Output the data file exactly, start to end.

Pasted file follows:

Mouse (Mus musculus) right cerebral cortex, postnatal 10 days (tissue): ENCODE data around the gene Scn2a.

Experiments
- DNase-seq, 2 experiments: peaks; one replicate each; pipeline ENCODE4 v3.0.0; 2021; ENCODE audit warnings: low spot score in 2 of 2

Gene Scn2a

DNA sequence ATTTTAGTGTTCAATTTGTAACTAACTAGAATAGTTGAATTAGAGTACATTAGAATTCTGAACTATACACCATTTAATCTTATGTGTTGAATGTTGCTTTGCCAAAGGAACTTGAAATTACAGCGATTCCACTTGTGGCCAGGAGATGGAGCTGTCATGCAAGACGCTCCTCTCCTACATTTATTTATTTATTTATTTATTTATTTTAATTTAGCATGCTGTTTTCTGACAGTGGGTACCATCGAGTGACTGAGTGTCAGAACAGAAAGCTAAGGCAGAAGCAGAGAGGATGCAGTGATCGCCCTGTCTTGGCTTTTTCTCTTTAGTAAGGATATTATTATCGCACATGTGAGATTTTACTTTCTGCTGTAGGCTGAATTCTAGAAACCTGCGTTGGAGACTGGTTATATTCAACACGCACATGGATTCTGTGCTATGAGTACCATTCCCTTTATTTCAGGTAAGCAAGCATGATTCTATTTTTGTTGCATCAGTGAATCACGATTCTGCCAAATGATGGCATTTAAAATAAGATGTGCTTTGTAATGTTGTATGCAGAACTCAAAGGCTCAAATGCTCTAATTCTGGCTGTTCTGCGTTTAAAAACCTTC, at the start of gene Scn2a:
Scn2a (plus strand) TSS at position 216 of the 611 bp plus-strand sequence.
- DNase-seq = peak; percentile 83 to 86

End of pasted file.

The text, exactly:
Mouse (Mus musculus) right cerebral cortex, postnatal 10 days (tissue): ENCODE data around the gene Scn2a.

Experiments
- DNase-seq, 2 experiments: peaks; one replicate each; pipeline ENCODE4 v3.0.0; 2021; ENCODE audit warnings: low spot score in 2 of 2

Gene Scn2a

DNA sequence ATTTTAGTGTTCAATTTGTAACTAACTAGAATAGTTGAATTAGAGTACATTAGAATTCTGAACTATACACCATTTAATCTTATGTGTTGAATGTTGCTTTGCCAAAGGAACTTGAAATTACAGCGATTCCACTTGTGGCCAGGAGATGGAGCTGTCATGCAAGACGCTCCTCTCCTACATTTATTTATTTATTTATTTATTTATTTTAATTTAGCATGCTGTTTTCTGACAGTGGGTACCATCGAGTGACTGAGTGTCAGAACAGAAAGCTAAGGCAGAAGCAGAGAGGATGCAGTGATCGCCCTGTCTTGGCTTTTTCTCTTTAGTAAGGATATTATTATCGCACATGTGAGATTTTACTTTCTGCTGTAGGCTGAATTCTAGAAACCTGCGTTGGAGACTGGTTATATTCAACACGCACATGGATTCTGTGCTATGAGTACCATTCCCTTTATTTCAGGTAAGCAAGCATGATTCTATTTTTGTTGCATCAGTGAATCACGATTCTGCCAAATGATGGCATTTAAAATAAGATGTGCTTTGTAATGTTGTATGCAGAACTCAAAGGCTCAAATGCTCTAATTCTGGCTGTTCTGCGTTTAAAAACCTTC, at the start of gene Scn2a:
Scn2a (plus strand) TSS at position 216 of the 611 bp plus-strand sequence.
- DNase-seq = peak; percentile 83 to 86